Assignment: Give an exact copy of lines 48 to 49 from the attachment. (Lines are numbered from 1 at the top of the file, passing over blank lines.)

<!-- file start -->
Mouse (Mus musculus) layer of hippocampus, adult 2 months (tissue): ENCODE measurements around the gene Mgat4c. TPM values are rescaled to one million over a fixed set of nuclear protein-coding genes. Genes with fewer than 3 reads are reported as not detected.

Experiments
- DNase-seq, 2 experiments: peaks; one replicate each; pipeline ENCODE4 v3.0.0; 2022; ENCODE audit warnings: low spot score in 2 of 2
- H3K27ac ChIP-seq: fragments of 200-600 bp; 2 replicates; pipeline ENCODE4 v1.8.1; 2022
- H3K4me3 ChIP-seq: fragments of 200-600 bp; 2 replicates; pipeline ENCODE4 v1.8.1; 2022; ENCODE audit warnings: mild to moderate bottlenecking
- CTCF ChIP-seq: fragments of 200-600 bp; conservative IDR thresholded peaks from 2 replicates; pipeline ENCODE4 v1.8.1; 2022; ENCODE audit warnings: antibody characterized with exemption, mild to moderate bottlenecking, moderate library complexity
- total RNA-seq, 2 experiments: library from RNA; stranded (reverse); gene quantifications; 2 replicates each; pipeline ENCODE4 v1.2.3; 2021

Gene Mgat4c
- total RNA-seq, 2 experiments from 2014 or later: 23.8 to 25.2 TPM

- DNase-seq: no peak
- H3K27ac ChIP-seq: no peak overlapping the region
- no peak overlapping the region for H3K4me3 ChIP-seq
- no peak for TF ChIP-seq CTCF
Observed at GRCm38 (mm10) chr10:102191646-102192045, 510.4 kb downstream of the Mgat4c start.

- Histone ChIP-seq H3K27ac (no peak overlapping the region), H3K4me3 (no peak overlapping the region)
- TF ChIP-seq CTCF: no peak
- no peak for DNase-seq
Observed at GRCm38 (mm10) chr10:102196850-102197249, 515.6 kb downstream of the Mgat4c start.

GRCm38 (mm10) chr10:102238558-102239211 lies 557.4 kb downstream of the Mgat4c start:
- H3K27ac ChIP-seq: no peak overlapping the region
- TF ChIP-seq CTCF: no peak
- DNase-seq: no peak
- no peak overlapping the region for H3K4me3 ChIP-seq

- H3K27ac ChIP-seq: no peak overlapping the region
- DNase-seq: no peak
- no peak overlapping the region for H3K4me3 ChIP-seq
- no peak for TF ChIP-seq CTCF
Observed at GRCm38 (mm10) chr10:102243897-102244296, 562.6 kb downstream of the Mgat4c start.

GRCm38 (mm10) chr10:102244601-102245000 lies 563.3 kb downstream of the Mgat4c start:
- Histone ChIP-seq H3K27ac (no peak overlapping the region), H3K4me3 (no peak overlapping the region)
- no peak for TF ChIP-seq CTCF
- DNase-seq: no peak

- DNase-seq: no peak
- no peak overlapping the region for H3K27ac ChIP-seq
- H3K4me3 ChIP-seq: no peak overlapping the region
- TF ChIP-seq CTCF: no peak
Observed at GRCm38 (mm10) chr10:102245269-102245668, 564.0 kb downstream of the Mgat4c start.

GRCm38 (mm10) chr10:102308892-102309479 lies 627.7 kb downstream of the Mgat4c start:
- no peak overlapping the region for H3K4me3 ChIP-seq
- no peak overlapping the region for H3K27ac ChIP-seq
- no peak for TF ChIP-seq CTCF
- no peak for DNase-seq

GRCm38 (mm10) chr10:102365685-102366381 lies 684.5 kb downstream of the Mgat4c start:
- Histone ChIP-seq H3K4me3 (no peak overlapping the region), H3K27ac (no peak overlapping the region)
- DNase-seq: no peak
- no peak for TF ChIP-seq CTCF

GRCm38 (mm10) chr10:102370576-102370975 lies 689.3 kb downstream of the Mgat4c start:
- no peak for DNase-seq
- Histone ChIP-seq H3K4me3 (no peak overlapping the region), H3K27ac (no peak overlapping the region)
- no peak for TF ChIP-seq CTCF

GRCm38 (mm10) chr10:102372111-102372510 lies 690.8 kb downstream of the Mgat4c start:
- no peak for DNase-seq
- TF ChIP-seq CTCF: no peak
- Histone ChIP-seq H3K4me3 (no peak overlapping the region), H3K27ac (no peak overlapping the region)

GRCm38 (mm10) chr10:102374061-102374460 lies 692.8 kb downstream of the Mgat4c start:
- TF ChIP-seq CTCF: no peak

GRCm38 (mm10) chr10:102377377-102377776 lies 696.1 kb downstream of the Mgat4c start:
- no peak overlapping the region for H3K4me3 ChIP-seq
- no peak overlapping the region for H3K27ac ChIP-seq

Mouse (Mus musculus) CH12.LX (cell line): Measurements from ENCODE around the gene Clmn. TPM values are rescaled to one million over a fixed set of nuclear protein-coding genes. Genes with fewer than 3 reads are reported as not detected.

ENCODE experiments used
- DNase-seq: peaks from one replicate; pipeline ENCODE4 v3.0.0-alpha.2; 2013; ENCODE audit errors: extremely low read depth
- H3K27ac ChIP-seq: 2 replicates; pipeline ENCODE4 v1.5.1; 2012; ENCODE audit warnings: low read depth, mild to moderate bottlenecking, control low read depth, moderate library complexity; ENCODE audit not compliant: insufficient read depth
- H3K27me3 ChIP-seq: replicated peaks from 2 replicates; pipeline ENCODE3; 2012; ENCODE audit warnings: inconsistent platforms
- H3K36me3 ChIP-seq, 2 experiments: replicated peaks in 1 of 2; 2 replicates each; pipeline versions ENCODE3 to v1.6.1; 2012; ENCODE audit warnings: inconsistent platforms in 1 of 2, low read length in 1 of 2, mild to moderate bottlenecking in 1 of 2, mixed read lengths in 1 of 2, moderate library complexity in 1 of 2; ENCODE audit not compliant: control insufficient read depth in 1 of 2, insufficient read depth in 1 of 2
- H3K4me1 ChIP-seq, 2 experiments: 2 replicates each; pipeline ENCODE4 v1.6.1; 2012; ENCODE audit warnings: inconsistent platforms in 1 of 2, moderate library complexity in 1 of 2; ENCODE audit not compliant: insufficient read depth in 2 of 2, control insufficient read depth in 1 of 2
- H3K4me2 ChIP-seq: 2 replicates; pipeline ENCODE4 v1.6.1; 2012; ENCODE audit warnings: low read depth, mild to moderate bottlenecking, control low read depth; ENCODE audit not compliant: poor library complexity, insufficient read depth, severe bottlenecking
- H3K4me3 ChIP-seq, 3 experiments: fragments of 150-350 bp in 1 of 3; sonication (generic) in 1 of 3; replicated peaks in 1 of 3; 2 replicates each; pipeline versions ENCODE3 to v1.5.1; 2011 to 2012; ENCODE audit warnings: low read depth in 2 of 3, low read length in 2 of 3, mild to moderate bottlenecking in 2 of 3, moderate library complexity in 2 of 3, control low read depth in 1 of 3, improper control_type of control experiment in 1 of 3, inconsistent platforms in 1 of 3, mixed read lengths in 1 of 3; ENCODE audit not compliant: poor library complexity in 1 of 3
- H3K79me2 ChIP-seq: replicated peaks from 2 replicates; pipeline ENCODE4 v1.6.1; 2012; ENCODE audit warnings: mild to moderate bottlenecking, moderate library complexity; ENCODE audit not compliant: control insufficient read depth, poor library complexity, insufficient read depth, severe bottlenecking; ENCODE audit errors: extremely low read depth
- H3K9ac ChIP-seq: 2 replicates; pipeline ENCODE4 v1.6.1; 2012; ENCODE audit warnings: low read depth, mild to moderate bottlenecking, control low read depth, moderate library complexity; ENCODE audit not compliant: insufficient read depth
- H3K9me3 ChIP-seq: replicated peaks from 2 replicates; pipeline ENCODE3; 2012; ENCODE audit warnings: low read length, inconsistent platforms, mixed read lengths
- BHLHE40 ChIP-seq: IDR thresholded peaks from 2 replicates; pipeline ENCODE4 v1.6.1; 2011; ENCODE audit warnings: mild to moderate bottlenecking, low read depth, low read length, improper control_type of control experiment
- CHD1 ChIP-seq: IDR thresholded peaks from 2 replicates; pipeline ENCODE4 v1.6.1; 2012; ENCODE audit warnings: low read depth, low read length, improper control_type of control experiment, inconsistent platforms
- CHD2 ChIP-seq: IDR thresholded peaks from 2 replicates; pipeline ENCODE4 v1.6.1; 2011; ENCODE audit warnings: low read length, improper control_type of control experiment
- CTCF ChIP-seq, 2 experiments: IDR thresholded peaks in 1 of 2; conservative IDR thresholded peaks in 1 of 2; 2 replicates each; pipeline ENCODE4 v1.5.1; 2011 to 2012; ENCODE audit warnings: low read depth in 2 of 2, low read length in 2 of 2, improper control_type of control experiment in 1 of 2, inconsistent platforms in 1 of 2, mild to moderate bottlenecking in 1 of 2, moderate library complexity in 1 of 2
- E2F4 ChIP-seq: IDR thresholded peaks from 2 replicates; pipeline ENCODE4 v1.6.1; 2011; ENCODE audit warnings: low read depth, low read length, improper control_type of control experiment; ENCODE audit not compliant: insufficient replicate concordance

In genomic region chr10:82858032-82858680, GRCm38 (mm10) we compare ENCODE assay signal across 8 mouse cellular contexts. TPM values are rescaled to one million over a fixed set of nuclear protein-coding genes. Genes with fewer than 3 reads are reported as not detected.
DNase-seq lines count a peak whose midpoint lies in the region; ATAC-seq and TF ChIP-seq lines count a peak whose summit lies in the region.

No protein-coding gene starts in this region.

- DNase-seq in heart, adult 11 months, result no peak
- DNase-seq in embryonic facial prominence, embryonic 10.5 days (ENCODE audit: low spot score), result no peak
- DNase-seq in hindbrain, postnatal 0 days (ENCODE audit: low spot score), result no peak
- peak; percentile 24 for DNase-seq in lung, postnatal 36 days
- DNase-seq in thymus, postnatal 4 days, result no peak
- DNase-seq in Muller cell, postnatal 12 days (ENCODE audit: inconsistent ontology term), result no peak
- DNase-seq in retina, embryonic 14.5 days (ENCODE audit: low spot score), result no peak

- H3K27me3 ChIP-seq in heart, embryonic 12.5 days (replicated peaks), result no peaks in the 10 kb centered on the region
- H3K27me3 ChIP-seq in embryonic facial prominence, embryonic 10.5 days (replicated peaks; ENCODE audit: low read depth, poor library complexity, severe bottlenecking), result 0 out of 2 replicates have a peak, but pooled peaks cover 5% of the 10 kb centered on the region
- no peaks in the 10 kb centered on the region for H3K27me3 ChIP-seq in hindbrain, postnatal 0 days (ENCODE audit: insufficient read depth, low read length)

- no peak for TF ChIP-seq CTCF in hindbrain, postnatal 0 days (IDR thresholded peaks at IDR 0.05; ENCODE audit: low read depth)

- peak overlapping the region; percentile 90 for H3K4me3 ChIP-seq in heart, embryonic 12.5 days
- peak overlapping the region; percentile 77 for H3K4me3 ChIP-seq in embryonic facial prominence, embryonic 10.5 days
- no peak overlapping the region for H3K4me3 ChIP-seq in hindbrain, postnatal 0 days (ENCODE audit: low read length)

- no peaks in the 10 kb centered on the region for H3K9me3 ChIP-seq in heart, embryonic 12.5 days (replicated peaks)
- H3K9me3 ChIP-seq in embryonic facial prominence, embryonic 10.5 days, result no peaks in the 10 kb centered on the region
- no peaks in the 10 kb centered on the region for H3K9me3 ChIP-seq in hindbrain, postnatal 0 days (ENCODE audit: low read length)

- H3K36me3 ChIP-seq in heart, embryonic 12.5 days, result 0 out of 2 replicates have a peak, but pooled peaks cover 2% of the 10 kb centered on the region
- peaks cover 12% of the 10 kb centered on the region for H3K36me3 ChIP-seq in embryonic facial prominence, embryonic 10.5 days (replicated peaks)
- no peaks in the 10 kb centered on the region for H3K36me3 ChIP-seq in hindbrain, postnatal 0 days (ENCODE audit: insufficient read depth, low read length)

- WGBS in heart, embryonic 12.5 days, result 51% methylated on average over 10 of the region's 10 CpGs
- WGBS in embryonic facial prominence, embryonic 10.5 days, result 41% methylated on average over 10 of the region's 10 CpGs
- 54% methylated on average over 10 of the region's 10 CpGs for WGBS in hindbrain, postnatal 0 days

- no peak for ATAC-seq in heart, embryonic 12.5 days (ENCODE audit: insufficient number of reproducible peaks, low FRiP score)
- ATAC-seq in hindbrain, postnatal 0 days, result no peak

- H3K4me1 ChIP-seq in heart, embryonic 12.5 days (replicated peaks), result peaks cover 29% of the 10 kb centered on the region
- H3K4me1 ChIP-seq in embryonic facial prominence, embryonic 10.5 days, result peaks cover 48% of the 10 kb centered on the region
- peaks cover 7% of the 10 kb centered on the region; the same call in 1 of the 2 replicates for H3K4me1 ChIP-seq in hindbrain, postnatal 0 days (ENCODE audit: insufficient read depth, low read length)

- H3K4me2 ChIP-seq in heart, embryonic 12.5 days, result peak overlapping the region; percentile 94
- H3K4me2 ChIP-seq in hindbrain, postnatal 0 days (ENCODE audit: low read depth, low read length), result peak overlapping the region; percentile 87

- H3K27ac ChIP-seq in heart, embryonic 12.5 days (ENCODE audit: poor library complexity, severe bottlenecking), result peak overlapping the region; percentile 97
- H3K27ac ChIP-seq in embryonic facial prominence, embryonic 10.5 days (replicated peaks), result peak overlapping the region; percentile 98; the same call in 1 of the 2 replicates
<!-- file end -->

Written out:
- no peak for DNase-seq
- Histone ChIP-seq H3K4me3 (no peak overlapping the region), H3K27ac (no peak overlapping the region)